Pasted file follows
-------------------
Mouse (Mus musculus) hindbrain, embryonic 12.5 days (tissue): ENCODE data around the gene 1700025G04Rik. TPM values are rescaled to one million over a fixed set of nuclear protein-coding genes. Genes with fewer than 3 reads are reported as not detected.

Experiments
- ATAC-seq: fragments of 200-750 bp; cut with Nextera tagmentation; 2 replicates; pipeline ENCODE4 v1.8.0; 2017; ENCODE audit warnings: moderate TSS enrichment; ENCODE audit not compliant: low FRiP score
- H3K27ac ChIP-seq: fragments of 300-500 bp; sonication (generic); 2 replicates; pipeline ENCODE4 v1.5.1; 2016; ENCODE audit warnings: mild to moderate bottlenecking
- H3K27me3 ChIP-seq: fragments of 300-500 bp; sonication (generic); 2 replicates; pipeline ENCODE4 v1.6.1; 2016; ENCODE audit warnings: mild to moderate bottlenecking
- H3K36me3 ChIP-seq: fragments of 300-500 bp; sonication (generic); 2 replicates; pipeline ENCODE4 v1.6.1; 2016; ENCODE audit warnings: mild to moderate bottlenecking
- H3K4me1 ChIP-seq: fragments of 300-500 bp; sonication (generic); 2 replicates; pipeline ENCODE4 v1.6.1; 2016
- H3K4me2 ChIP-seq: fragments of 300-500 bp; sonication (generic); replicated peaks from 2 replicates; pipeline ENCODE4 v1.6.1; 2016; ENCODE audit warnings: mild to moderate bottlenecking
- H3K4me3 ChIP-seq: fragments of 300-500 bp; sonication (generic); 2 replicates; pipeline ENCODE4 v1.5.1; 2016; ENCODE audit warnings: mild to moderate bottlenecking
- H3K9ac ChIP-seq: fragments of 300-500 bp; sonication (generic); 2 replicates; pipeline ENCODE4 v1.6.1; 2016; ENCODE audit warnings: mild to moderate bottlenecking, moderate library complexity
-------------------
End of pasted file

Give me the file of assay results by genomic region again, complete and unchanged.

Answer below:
Mouse (Mus musculus) hindbrain, embryonic 12.5 days (tissue): ENCODE data around the gene 1700025G04Rik. TPM values are rescaled to one million over a fixed set of nuclear protein-coding genes. Genes with fewer than 3 reads are reported as not detected.

Experiments
- ATAC-seq: fragments of 200-750 bp; cut with Nextera tagmentation; 2 replicates; pipeline ENCODE4 v1.8.0; 2017; ENCODE audit warnings: moderate TSS enrichment; ENCODE audit not compliant: low FRiP score
- H3K27ac ChIP-seq: fragments of 300-500 bp; sonication (generic); 2 replicates; pipeline ENCODE4 v1.5.1; 2016; ENCODE audit warnings: mild to moderate bottlenecking
- H3K27me3 ChIP-seq: fragments of 300-500 bp; sonication (generic); 2 replicates; pipeline ENCODE4 v1.6.1; 2016; ENCODE audit warnings: mild to moderate bottlenecking
- H3K36me3 ChIP-seq: fragments of 300-500 bp; sonication (generic); 2 replicates; pipeline ENCODE4 v1.6.1; 2016; ENCODE audit warnings: mild to moderate bottlenecking
- H3K4me1 ChIP-seq: fragments of 300-500 bp; sonication (generic); 2 replicates; pipeline ENCODE4 v1.6.1; 2016
- H3K4me2 ChIP-seq: fragments of 300-500 bp; sonication (generic); replicated peaks from 2 replicates; pipeline ENCODE4 v1.6.1; 2016; ENCODE audit warnings: mild to moderate bottlenecking
- H3K4me3 ChIP-seq: fragments of 300-500 bp; sonication (generic); 2 replicates; pipeline ENCODE4 v1.5.1; 2016; ENCODE audit warnings: mild to moderate bottlenecking
- H3K9ac ChIP-seq: fragments of 300-500 bp; sonication (generic); 2 replicates; pipeline ENCODE4 v1.6.1; 2016; ENCODE audit warnings: mild to moderate bottlenecking, moderate library complexity